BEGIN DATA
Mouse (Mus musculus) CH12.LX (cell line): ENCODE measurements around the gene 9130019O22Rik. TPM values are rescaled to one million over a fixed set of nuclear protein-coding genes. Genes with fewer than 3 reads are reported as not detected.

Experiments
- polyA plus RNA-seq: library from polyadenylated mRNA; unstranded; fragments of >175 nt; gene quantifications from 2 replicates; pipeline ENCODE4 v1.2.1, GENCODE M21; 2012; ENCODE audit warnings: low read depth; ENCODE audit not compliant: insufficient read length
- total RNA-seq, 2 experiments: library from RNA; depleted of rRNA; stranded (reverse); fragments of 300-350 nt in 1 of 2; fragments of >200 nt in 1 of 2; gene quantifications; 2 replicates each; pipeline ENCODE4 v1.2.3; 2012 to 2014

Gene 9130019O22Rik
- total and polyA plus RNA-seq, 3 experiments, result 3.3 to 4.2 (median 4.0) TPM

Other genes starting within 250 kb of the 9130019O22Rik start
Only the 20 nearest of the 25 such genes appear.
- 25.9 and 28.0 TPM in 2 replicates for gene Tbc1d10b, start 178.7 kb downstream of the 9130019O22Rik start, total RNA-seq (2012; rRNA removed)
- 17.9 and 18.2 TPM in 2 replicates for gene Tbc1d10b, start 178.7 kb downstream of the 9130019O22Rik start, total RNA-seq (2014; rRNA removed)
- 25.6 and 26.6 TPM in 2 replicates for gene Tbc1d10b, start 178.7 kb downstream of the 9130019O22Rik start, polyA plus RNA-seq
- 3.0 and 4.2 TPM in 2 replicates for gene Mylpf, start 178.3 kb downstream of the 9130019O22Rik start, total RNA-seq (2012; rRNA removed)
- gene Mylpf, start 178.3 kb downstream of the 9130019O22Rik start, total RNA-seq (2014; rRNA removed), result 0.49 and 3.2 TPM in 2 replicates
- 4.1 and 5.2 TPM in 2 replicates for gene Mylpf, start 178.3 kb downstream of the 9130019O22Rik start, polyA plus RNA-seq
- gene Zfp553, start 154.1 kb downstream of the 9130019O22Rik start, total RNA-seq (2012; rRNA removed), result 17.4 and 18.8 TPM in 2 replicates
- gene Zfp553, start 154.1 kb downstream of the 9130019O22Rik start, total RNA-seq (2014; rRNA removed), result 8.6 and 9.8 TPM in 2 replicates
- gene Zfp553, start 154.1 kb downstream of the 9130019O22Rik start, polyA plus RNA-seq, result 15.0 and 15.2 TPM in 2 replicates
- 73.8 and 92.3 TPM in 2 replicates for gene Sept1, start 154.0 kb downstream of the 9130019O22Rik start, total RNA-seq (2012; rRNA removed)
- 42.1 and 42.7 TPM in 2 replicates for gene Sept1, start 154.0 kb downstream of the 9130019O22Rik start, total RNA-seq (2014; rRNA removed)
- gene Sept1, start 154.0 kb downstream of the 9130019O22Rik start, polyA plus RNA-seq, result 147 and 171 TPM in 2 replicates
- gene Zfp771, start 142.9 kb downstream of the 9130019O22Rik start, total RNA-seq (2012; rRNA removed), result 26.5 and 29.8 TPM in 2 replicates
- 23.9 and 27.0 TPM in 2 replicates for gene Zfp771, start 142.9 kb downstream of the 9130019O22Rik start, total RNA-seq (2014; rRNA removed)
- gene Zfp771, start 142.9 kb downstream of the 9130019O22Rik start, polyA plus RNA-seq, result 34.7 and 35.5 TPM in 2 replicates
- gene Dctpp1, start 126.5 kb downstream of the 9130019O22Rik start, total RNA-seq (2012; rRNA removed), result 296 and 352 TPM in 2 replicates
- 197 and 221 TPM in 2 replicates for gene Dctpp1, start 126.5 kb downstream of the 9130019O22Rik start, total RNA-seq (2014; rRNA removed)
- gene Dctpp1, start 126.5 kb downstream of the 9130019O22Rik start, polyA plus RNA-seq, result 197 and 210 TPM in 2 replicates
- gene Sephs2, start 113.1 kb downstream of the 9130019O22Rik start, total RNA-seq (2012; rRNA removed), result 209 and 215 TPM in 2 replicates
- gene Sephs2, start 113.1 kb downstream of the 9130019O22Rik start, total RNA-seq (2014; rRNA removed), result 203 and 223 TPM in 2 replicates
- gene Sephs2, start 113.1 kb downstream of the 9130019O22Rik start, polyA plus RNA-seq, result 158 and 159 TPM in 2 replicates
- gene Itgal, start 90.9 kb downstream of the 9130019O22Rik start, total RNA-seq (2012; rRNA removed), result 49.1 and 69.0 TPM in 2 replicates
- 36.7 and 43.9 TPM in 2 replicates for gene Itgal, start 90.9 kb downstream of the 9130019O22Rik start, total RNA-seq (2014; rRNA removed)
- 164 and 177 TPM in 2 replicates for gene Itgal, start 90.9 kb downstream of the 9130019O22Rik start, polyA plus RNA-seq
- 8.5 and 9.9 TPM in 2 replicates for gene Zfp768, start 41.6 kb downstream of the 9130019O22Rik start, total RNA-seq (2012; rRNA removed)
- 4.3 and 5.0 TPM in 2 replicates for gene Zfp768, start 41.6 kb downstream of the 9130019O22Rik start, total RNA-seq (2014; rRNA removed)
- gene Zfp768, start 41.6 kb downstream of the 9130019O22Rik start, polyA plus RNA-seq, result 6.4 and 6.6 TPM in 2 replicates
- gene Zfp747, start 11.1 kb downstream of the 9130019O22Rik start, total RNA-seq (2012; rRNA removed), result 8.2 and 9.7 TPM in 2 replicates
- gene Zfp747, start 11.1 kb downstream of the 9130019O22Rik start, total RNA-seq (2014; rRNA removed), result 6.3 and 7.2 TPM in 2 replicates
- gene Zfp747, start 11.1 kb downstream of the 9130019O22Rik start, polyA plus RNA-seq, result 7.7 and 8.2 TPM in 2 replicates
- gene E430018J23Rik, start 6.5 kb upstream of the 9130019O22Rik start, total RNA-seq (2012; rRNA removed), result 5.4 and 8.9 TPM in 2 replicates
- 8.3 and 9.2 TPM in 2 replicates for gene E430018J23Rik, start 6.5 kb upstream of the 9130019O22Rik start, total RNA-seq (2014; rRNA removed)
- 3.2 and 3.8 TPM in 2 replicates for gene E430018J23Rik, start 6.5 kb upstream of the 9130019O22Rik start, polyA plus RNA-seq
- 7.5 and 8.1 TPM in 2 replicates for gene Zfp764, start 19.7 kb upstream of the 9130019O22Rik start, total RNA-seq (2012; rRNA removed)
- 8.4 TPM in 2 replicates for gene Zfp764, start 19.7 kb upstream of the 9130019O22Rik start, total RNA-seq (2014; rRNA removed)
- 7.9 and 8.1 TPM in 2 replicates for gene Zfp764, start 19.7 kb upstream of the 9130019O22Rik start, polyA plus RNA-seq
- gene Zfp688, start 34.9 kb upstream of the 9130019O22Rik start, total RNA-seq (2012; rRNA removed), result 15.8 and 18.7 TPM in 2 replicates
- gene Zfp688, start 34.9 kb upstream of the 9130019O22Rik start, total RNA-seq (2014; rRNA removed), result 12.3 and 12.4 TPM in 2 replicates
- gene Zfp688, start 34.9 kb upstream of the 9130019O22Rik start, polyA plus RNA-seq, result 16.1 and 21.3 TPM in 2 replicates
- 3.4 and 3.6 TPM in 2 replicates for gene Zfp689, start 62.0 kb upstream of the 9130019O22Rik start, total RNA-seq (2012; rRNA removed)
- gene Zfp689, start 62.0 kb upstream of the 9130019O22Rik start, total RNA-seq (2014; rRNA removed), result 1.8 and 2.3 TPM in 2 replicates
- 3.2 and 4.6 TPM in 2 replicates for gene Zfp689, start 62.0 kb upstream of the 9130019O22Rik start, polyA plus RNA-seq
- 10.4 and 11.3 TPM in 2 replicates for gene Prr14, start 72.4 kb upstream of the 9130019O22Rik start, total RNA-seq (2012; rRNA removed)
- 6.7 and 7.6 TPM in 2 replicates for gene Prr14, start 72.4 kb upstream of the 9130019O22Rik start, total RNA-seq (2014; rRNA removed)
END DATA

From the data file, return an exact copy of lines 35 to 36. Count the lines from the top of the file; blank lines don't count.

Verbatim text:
- gene Zfp768, start 41.6 kb downstream of the 9130019O22Rik start, polyA plus RNA-seq, result 6.4 and 6.6 TPM in 2 replicates
- gene Zfp747, start 11.1 kb downstream of the 9130019O22Rik start, total RNA-seq (2012; rRNA removed), result 8.2 and 9.7 TPM in 2 replicates